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O.J. Simpson: Under Investigation Again

Aired September 15, 2007 - 21:00   ET


LARRY KING, HOST: Tonight O.J. Simpson under investigation again -- named as a suspect in the alleged armed robbery in Las Vegas. This as the fallen football star's controversial
The book "If I Did It" hits store shelves. The family of Nicole Brown, O.J.'s ex, the woman he was acquitted of murdering in the criminal trial of the century is outraged. But the family of Ron Goldman, the man killed along with Nicole, backs the book and has made their case to "Oprah".

Nicole's sister, Denise, joins us with her reaction to the Goldmans' dramatic TV comments and O.J.'s legal tangle.

And then the busiest guy in showbiz, "American Idol's" Ryan Seacrest, ready to host this weekend's Emmys.

And what does he know about rumors that Britney Spears might show up?

All next on LARRY KING LIVE.

Good evening.

We're back in L.A.

And an angry Denise Brown with us in New York.

But before we get her to comment, let's get to date on what this story is all about because, because we'll all learn it for the first time.

Ted Rowlands, what's the latest on this investigation into an armed robbery and O.J. Simpson?

TED ROWLANDS, CNN CORRESPONDENT: Well, Larry, basically, according to O.J. Simpson -- I talked to him for 20 minutes earlier today -- this is much to do about nothing. According to the alleged victims, they were the victims of an armed robbery. And it's up to the Las Vegas Police Department to iron it out.

Basically, here's what happened, according to police. At the Palace Station Casino here -- it's off the strip a bit -- last night, apparently, there was some O.J. Simpson memorabilia being sold or brokered. O.J. says he got wind of this. And this wasn't just regular memorabilia. He says that these were items that were his. He found out that they were being sold so he set up kind of a ruse. A friend pretended to be the buyer, they went into the room and they took back his stuff.

Basically, he says he walked into the room, he was a little upset, talked to these people. He actually knew the people for 15 years. They were selling the stuff. He says, "That's mine, that's mine," took his stuff and left. End of story.

You talk to the other side, they say, no. They say what happened was is the door flew open, four men came running in, two of them had guns pointing the guns in the faces of these people. O.J. then came in last, started screaming at them. They took this stuff and left.

The key here, was there a gun involved?

Whose stuff with us it?

The Las Vegas police will try to figure that out tonight.

KING: We'll come back to you, Ted.

All right, Denise, off the top, what do you make of this?


Surprise, surprise. I mean it's just unbelievable. It just is -- it's never ending.

KING: Well, you know, him.

BROWN: Oh, please.

KING: You're convinced that he murdered your...

BROWN: No...

KING: What are you -- are you shocked?

BROWN: You know what?

Nothing, nothing that he does shocks me. So I -- for something like this to happen, I was listening to some of the news things and, you know, if there was a gun involved or something like that, wouldn't it be ironic that he can get away with murdering two people but yet he might be into jail for burglary because there was a gun involved?

I mean crazier things have happened, Larry.

Crazier things have happened.

KING: Have the police questioned him, Ted?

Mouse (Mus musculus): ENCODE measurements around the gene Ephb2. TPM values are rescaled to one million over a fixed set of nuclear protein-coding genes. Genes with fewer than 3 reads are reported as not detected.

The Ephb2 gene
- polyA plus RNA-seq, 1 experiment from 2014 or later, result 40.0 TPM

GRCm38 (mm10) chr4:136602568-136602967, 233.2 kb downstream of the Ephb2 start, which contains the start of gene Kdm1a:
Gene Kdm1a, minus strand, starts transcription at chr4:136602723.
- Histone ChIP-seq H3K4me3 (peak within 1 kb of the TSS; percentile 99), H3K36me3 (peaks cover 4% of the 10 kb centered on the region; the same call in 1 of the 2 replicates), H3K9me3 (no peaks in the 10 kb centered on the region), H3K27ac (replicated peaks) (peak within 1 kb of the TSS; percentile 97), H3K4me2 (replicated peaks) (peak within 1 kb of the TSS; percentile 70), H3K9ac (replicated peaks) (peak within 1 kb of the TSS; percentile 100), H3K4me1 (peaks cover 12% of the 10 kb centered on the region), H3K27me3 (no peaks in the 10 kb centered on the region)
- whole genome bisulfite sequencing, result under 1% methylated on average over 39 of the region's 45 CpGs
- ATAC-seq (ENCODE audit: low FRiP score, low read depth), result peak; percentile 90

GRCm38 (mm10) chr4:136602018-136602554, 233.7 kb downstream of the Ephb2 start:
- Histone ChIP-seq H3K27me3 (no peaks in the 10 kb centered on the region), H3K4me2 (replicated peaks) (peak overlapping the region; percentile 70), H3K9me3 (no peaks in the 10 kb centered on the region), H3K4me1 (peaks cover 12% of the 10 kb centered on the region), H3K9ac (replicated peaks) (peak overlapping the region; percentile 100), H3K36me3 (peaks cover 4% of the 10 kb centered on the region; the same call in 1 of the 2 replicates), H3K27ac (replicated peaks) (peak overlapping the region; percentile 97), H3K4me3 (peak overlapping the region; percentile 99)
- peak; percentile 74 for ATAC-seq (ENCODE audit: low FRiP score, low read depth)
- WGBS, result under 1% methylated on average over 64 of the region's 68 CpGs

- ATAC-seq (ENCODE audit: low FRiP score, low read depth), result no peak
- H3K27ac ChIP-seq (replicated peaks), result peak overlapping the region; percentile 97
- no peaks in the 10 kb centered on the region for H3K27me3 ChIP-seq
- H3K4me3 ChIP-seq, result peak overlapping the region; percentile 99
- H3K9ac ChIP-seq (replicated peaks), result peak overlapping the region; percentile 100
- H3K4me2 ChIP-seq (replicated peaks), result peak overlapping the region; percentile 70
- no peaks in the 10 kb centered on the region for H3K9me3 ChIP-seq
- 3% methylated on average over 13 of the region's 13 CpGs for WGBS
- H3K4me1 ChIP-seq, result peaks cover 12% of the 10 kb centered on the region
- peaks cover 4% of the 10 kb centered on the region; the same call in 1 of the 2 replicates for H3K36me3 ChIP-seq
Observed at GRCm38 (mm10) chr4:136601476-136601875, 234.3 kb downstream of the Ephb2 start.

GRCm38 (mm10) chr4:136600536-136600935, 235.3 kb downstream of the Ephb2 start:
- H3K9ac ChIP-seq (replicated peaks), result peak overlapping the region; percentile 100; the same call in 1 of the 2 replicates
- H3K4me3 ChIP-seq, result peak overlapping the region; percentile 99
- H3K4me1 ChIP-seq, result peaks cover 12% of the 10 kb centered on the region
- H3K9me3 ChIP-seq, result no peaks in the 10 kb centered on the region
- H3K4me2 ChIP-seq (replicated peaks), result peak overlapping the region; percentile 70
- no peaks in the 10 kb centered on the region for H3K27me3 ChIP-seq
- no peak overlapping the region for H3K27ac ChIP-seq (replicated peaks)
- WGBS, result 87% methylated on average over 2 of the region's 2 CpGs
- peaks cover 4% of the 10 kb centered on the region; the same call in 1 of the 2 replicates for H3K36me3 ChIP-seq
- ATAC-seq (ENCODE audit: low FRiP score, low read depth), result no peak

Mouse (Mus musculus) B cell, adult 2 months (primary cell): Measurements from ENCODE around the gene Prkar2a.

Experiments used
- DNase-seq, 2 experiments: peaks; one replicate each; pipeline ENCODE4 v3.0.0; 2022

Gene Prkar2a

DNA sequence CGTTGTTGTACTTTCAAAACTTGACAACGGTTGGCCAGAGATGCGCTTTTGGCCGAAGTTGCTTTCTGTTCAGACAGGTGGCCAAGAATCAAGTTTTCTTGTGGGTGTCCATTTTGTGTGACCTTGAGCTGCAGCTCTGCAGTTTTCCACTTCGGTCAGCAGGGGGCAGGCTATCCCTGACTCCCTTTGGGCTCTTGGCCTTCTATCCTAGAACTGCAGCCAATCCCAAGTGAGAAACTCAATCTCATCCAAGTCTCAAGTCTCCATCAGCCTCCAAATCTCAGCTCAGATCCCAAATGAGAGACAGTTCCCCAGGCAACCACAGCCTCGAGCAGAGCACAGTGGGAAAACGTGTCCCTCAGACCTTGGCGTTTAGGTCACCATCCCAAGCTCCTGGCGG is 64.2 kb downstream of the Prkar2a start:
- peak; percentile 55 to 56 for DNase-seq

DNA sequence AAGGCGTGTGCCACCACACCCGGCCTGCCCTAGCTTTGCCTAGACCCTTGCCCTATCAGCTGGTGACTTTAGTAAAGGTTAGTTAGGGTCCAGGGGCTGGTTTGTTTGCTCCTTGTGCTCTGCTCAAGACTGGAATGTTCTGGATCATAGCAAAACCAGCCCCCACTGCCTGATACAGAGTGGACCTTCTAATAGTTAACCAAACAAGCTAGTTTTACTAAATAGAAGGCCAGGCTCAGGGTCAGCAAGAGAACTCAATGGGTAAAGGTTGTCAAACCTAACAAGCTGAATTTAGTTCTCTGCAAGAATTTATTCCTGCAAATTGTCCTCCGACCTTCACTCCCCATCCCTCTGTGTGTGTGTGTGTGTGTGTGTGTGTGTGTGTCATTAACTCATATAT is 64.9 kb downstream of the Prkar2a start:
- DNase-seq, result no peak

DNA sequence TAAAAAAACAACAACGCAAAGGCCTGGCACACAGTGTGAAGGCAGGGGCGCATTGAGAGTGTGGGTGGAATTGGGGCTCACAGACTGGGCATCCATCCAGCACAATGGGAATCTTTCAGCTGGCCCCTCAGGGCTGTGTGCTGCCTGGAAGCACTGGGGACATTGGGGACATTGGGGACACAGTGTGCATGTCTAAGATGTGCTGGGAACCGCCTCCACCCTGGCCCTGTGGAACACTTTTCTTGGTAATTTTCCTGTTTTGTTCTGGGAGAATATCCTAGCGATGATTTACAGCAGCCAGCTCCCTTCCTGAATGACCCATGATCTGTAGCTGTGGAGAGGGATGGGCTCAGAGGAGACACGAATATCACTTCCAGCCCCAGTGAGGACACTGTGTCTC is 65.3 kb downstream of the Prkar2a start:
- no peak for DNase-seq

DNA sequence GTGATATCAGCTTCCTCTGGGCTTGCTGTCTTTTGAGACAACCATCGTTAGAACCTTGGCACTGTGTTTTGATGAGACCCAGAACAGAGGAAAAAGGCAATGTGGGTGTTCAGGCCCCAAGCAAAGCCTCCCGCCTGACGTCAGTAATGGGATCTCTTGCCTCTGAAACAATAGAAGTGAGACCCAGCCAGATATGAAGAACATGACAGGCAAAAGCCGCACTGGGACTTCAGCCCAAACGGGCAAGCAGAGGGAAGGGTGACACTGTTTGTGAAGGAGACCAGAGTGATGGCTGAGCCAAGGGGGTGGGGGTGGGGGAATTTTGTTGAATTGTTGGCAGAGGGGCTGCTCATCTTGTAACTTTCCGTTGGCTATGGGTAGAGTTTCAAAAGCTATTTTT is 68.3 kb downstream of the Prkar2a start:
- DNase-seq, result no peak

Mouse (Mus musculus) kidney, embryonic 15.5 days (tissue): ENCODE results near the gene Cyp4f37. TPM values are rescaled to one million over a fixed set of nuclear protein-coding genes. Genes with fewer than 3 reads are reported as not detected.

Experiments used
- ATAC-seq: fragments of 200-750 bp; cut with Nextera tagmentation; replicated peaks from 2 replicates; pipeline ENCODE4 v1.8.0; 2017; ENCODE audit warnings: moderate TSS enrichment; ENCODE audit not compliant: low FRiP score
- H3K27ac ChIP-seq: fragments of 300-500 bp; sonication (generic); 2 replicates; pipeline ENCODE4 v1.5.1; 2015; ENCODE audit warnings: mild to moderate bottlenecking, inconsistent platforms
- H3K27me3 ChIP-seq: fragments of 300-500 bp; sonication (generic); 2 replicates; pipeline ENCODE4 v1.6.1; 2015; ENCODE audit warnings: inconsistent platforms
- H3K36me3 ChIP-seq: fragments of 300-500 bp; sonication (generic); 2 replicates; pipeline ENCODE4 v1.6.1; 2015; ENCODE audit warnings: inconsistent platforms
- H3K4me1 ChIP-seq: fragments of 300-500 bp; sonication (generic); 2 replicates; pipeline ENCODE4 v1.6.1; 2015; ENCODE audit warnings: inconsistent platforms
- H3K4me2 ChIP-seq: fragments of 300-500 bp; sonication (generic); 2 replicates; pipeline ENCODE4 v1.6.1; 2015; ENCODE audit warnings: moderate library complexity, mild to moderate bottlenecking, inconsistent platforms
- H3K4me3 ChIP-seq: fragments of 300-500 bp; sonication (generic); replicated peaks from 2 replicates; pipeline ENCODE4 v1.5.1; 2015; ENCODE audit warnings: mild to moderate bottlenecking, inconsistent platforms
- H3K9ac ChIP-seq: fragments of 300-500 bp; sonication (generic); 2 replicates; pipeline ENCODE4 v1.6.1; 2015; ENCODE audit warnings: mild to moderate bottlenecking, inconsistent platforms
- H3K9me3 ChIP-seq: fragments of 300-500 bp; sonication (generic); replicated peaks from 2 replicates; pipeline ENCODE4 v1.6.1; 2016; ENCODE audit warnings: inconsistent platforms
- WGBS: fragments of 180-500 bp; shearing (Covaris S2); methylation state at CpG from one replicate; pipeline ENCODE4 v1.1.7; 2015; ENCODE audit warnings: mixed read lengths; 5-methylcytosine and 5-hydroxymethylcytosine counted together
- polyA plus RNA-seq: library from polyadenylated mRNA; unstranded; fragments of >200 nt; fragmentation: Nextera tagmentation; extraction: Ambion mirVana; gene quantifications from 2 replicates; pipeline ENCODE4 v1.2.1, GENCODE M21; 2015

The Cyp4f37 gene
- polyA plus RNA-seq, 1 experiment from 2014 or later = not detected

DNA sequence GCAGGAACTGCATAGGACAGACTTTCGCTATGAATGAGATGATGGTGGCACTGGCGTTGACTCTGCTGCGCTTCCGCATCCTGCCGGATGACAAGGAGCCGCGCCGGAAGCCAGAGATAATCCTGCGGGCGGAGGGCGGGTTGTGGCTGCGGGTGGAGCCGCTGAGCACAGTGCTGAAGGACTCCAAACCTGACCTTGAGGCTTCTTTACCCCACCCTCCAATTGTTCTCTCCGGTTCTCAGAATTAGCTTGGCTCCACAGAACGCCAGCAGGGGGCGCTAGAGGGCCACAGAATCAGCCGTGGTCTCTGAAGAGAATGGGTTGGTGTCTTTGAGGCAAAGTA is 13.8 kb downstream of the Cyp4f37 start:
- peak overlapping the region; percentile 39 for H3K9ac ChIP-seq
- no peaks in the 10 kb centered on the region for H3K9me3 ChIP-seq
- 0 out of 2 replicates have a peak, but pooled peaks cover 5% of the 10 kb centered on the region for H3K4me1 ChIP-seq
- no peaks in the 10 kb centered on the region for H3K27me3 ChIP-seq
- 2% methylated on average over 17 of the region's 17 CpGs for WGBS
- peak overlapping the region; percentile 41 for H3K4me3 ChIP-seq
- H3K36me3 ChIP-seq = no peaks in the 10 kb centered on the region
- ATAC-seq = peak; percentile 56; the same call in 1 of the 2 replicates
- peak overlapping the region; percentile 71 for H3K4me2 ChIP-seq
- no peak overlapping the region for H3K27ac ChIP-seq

KING: Sorry. Well, I was going to ask Ted -- Ted also reported that O.J. has been in contact with the Brown family.

Do you know anything about that?


Why would he be in contact with us?

KING: I don't know. I don't know why we lost Ted. Anyway, I was going to ask Ted that question. Apparently, hew knew about it. If we can get him back, we'll check on it.

BROWN: No...

KING: Anyway...

BROWN: Well, I've been here. So, anyway, we've been talking about the -- that other problem that we have here.

KING: All right, first...

BROWN: So I've been out here in New York, so I don't know anything about a conversation.

KING: OK. We know about the ""Oprah"" show. You were supposed to go on with the Goldmans on ""Oprah"," but you instead did a separate section.

Why didn't you go on together?

BROWN: Because what happened was, Larry, is the -- we were supposed to go out -- I was going to tell my side of the story why I didn't think that it should be published. The Goldmans were going to go on there and they were going to talk about why they thought it should be published and then we were going to let the public make their own decision -- buy the book, not buy the book, whatever they wanted.

But what happened was that was when the book was going to be published in November. Well, that didn't happen because they rushed publication because of the "Oprah" show, thinking, you know, Oprah's show sells a lot of books.

Well, I decided, you know what?

I'm not going to do that. So I said no, I'm not going to go on there and debate, because it was a moot point at that point. And so I ended up doing a one-on-one interview with Oprah. And she asked me if I read it. I said no. She asked me if I was going to read it. I said no. Then I asked her the same question. I said are you going to -- did you read it? She said no. I said are you going to? She said no.

And you know what?

That was worth a million bucks right there. That was like such a great comment, and, you know, it was a good interview. I enjoyed talking to her. But I would not have enjoyed the circumstances then I, you know, Chris Darden was there and Marcia Clark was there. They brought back everything that happened 13 years ago. It was like -- it was going back in time at the criminal trial, which has absolutely nothing to do with the civil judgment. The civil trial was totally different attorneys. The civil judgment, which is the estate of Nicole for Sydney and Justin, the Goldmans and nothing to do with the Browns. So I have to clarify that, as well. The Browns nor Denise Brown gets a dime from this judgment.